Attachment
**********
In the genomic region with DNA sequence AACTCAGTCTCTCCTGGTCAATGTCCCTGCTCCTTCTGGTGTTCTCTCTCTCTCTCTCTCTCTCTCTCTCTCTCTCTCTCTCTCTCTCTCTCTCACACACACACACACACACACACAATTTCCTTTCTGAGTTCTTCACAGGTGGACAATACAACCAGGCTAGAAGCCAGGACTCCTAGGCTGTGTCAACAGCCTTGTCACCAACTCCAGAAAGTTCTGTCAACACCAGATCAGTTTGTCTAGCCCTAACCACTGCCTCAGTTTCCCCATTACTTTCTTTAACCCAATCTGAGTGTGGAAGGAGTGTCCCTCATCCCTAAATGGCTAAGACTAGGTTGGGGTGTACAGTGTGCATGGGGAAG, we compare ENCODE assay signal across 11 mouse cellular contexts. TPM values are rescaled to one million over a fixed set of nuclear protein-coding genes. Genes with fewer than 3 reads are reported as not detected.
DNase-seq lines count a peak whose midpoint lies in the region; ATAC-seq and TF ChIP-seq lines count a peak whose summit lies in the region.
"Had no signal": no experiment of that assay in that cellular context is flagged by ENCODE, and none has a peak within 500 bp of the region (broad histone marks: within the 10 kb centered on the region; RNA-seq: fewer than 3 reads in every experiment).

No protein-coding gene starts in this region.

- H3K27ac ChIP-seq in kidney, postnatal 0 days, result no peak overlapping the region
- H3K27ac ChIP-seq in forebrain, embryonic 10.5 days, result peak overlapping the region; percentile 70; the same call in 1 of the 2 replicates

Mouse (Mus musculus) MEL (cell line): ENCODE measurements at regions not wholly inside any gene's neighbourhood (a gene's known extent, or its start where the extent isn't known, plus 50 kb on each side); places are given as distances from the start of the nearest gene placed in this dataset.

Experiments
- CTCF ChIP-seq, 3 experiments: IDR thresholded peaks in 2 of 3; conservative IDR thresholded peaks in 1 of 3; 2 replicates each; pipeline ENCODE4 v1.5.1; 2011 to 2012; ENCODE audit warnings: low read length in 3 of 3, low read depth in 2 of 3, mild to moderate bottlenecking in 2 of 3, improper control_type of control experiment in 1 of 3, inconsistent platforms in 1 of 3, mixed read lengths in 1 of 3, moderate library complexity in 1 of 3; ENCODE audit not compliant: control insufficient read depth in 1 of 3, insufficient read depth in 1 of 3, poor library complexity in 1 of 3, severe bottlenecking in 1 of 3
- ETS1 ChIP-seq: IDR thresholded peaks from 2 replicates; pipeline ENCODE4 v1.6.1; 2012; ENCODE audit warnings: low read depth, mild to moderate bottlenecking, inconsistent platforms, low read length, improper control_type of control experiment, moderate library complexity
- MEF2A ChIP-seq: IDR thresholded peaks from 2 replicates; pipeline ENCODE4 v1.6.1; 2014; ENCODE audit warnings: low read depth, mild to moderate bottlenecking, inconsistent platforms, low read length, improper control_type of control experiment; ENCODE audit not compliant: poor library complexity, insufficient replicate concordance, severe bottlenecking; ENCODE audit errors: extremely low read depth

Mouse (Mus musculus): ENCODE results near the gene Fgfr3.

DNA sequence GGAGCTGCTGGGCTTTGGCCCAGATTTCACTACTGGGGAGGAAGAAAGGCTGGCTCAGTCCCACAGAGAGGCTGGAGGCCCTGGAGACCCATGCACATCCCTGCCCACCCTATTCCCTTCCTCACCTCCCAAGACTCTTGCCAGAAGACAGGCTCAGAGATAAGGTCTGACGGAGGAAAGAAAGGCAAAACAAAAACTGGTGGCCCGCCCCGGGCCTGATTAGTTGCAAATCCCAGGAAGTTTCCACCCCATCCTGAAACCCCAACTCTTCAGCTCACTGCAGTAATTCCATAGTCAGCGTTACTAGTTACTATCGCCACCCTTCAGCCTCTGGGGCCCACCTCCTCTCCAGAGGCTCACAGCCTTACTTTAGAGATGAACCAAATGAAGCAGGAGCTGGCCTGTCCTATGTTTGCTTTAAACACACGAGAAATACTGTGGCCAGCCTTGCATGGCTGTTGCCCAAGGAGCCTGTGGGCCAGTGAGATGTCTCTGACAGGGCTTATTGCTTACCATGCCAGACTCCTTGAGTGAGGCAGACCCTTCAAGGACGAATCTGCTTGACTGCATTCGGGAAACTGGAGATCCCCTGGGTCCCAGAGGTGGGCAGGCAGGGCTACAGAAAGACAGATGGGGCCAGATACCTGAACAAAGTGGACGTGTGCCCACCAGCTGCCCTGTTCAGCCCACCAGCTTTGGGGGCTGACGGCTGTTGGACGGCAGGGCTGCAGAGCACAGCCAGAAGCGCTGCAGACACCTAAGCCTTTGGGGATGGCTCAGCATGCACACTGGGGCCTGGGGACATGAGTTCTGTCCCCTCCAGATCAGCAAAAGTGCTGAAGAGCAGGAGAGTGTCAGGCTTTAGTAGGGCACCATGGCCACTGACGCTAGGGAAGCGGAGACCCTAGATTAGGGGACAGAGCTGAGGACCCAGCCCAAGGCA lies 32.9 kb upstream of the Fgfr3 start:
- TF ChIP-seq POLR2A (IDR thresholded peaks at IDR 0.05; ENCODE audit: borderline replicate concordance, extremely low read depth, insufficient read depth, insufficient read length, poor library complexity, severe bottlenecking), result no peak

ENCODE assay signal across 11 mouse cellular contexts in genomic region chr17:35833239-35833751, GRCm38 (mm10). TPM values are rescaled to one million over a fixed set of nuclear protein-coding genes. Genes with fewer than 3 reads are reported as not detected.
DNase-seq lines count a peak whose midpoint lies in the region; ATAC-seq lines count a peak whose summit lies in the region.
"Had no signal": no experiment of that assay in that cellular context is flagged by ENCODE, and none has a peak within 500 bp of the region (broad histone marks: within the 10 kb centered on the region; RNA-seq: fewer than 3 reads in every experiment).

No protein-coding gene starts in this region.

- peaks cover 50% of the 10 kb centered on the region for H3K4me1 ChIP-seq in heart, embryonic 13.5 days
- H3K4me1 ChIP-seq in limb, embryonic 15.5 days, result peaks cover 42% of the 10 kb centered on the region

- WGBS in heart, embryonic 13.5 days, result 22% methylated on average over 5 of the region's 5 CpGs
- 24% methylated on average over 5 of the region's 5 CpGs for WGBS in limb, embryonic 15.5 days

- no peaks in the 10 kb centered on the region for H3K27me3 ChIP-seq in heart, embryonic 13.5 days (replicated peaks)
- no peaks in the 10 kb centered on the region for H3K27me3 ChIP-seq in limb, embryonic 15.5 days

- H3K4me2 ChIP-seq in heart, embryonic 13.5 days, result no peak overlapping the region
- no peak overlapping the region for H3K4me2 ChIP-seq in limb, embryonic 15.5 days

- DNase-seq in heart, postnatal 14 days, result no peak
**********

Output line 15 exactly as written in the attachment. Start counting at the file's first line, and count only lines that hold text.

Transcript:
ENCODE assay signal across 11 mouse cellular contexts in genomic region chr17:35833239-35833751, GRCm38 (mm10). TPM values are rescaled to one million over a fixed set of nuclear protein-coding genes. Genes with fewer than 3 reads are reported as not detected.